Manchester United are going to be difficult to predict this season. I can’t see them winning, at all, but I would expect them to be in or about the top 4. That would still be a remarkable turnabout for Van Gaal and would also mean that continental sponsorship was back on the table, from a business perspective. A problem potentially facing Man U this season is tempting top players to join them, without Champions League football; on the other hand, without continental football United can focus solely on the Premier League. Less travelling + less matches = more focus on the league.

Newcastle United

Remy Cabella Newcastle

Alan Pardew was possibly the only manager in the Premier League that drew as much resentment from his fans as the Toon army was beaten 15 times after Boxing Day, including a run of six consecutive losses.  The run was only ended after a 3-0 win against Cardiff which was one of the ugliest displays of fans vocalising distain on a manager I remember witnessing.

Mike Ashley, the ever popular owner of Newcastle United has also failed to invest in two transfer windows which hasn’t exactly helped matters. Pardew outlined his expectations at the start of the 13/14 season as top 10 and managed to guide Newcastle to 10th place, but Newcastle fans clearly expect more and definitely desire better performances than the ones seen last season.

Alan Pardew should take some blame, Ashley should take some blame but also a certain degree of blame has to lie with the players. Other than loan acquisition Loic Remy there were few players who played well consistently for the Magpies. Hatem Ben Arfa has had problems with injuries throughout his Newcastle career but produced some great football when he was fit, until last season. The Frenchman swung between looking lazy and then trying to singlehandedly take on teams depending on his mood; pictures circulating of him carrying a fair bit of weight before the season begins won’t help the debate about his professionalism either.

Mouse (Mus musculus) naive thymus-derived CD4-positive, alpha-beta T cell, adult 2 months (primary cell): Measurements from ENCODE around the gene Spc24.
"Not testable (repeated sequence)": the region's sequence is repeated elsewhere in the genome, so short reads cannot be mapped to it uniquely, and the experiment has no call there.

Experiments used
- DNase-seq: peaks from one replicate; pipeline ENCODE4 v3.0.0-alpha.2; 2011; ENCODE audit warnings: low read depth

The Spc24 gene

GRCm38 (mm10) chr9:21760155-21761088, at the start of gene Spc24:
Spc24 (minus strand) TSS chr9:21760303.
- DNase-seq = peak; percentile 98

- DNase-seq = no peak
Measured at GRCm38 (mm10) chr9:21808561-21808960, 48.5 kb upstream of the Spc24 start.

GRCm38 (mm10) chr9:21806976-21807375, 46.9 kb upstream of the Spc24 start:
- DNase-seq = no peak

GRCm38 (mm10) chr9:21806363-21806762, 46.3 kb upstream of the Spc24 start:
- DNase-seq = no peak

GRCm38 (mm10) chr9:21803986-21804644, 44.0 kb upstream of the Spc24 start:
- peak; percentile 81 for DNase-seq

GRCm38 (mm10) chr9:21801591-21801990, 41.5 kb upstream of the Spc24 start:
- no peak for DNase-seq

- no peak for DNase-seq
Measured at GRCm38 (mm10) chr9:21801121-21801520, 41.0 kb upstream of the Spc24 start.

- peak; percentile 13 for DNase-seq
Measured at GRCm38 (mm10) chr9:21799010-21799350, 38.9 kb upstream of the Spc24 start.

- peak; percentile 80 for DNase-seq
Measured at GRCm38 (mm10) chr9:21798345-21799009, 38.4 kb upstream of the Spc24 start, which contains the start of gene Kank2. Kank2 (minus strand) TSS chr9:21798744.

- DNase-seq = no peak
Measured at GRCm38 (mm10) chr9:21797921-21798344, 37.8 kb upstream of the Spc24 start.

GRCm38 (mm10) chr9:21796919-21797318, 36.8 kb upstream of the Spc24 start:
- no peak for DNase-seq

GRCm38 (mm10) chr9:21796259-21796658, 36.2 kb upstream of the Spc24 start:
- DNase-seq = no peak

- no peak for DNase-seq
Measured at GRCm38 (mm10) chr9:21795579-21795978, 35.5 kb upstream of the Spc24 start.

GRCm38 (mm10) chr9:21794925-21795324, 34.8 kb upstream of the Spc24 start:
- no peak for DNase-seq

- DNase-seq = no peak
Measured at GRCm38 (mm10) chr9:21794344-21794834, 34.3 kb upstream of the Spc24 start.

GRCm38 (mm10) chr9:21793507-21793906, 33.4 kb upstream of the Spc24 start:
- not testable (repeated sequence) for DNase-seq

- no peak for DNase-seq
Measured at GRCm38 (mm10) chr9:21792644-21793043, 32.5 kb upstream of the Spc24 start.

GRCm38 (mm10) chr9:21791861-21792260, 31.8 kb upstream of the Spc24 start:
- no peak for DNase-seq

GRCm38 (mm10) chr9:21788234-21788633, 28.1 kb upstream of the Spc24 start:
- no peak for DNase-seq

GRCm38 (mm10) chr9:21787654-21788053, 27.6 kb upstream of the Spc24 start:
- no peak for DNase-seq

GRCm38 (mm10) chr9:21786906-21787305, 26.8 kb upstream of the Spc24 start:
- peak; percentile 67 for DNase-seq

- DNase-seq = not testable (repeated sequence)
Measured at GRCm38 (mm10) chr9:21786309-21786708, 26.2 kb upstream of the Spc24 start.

The good news for the Newcastle fans is that the club has some money to spend due to their stinginess in the last couple of windows. Remy Cabella is a great prospect as is Siem De Jong, the brother of the underperforming loanee from last season and former Ajax captain, with the duo arriving for a total of £18,000,000. On top of these seemingly intelligent signings, 21 year old attacking midfielder Ayoze Pérez has joined from Tenerife, highly rated right back Daryl Janmaat and striker Emmanuel Riviere from Monaco; all for undisclosed fees, while Argentine striker Facundo Ferreyra has joined on loan from Shakhtar Donetsk.